: Prawn and Shrimp imitations??
03-09-2000, 12:59 PM
Hey . . I'm curious. I've had a chance to look in our esteemed host's fly box a couple times and have noticed that he ties an especially innovative shrimp pattern (Sinktip - I sure one of these will be included in your dozen <g>).
Now to my question - do you fish 'em? Do you tie your own variations or stick to the standard patterns (General Practitioner, Squamish Poacher, Sauk River Shrimp, etc)?
I'm just curious, as I really like my black mariobou GPs (major confidence fly) and am currently experimenting with my own version of the Sauk River Shrimp with white yarn, salmon hackle, pink/white diamond braid.
You know how I feel about my G.P.'s. There are virtually 3 patterns in my fly box - Black Marabou G.P.'s, Purple/Black Marabou G.P.'s and Orange G.P.'s. You have seen my Pecarry version of the Marabou G.P., but until recently my Orange G.P.'s were the Sean's Prawn version. I'm now working on a marabou version of mixed marabou in orange and red - its looking good. I much prefer the apparent bulk and action of marabou in the water over the standard tie. I also use Wooley Bugger Marabou to tie these flies - its cheaper and has plenty of length for the relatively short wings.
I also believe in tinkering with, and combining patterns and styles. Another recent variation borrows from your "Rat" and my subsequent "Chest Beast". It is in essence the zonker strip rat-tail with a Marabou G.P. style wing and body. This is a scary looking fly with a great silhouette and movement - I think it will, in the black/purple version be my "first light" fly of choice on the Thompson next fall - not to mention a good call on the Skagit this spring!
Tight lines - tyler
Tyler and Brian -
Cool how the insight of the steelheader can be seen in the patterns he ties and invents, as well as his approach to finding and mining the intricacies of a river's holding water. As I read these insightful designs and recall Brian's patterns, my thoughts run through my own patterns then end up in the mystery of the steelhead's mind and the triggers that are embedded deep in it's psyche, perhaps from a caddis hatch during smolthood or a feast of krill on the open Aleutian seas, but thankfully for us - there for the lucky and able to trigger with a good fly and a smart presentation.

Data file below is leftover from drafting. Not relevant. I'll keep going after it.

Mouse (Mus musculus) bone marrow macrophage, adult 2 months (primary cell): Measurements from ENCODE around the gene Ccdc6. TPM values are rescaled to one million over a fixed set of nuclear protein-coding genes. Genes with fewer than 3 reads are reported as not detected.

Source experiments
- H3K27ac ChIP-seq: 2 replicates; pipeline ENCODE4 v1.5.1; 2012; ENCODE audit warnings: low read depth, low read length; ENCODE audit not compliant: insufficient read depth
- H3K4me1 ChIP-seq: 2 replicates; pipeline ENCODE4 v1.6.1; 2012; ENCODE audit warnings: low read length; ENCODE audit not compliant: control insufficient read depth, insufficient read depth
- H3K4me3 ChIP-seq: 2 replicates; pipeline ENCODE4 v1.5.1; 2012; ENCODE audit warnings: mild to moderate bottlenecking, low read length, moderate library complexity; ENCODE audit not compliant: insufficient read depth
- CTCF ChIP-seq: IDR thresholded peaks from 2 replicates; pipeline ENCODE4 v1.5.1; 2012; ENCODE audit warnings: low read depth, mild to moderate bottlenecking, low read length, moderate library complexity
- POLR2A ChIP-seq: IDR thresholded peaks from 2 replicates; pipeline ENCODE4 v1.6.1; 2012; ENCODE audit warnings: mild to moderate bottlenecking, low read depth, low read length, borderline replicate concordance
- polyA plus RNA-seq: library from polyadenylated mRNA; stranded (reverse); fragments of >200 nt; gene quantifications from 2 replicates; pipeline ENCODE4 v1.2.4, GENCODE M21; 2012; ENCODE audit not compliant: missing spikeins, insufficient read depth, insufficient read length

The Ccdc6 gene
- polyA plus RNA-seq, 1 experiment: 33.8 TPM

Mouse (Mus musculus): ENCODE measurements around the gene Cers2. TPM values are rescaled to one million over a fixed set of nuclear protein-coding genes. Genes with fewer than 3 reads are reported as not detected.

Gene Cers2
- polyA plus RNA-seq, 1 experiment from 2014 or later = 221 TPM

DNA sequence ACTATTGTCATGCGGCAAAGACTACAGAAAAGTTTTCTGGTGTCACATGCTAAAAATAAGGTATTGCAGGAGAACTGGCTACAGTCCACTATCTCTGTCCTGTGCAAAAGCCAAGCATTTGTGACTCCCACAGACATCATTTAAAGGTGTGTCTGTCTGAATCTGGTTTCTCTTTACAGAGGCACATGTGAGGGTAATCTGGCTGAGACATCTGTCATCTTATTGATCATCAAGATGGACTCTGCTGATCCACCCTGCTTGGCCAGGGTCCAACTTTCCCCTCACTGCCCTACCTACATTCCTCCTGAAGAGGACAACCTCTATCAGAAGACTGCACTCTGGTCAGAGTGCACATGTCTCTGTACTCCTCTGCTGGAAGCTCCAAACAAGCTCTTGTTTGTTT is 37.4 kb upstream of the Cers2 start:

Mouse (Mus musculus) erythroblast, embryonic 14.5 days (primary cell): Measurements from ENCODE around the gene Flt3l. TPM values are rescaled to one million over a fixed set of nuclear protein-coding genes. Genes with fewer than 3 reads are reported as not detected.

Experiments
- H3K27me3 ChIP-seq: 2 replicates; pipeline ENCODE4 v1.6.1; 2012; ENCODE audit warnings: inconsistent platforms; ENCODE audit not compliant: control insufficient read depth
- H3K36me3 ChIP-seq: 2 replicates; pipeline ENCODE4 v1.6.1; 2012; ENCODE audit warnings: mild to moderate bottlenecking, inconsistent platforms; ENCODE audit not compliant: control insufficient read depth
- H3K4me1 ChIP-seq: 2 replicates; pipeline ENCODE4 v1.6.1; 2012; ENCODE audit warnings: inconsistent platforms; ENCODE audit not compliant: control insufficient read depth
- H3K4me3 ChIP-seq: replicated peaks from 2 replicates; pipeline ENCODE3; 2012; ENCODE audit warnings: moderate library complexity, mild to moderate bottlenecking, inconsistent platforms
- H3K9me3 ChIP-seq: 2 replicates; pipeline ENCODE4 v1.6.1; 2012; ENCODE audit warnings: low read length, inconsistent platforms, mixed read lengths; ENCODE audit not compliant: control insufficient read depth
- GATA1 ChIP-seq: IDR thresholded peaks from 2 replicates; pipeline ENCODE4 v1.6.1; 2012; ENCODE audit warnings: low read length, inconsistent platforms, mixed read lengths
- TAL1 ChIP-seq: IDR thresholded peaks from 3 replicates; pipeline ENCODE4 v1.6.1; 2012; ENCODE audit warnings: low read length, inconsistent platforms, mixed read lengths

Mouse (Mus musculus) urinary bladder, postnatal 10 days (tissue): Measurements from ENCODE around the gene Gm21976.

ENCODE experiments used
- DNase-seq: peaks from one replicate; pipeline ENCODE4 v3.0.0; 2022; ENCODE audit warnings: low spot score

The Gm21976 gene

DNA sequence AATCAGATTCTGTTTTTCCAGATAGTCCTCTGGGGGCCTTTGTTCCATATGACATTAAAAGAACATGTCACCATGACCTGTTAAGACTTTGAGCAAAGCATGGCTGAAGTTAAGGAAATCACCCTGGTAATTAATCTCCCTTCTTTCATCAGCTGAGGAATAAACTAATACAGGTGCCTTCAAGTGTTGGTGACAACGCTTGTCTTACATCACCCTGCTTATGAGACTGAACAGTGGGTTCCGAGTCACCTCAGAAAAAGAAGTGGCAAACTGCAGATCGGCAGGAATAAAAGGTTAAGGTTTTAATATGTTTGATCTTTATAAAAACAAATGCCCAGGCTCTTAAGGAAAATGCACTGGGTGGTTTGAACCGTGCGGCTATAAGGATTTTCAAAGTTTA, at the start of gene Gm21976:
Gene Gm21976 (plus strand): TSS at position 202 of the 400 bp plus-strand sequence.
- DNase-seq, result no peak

I'd love to see some of these patterns scanned!
I do love to tinker, scheme and plan so as to entice the wily steelhead. However, in the back of my mind I have this nagging feeling that a hunk of yarn knotted to a bait hook would probably be just as acceptable to a steelhead in the mood to take. That said, I know I will continue to search for the killer pattern - 'cause once I catch that lightening in a bottle I will positively SLAY them! Tight lines-tyler.
Can't deny what you point out... although I love to romanticize. Maybe it's because for every time the chrome one makes a wake across the pool to hit my fly, a thousand have not so much as swiveled their eye at my very best offerings. Somewhere in the void between those two extremes is the impetus for today's steelhead fly culture, a more practical rennaisance of the gaudy salmon days of old. As a recent evacuation victim from the PNW, I now know that the magic behind steely fly experimentation is having a stream to swing them on. Thank heavens for the internet, the streams feel almost within reach!
Enough waxing, I'll put up a recipe and a scan of my prawn this weekend (for what it's worth!) Here's one in the jaw of a Snoqualmie chromer...
Well, you can't see the fly but you can see the pink tone of the Scintilla dubbing.
03-10-2000, 06:00 PM
"It is good to remember there will be a lot more steelehead caught on a piece of yarn than on all the fancies flies ever fished." -- Roderick Haig-Brown
As much as I hate to believe this, it is probably sadly true. But since I see no satisfaction in spending my non-fishing moments simply lashing yarn to a hook, I will keep tieing, tinkering and searching for that pattern that will prove irresistable to the wiley steelhead. And even if I never find it, I will settle for one or two that makes me confident that a fish will take it. After all, isn't that half the battle? Besides, my three year old son has recently taken up tieing with his dad and that is too cool. It does make for some interesting patterns though :)
03-10-2000, 06:15 PM
Just as an aside to both your comments - I agree with both, that mostly steelhead (especially winter) will take any hunk of stuff floating downriver if they're in the mood (assuming ideal presentation) and yet there is a *big* gap between the number of takers and the number of steelhead that actually see your fly. And I've heard enough stories to prove to me that, yes, there are also times when steelhead discriminate between what flies they'll hit and the rest they ignore.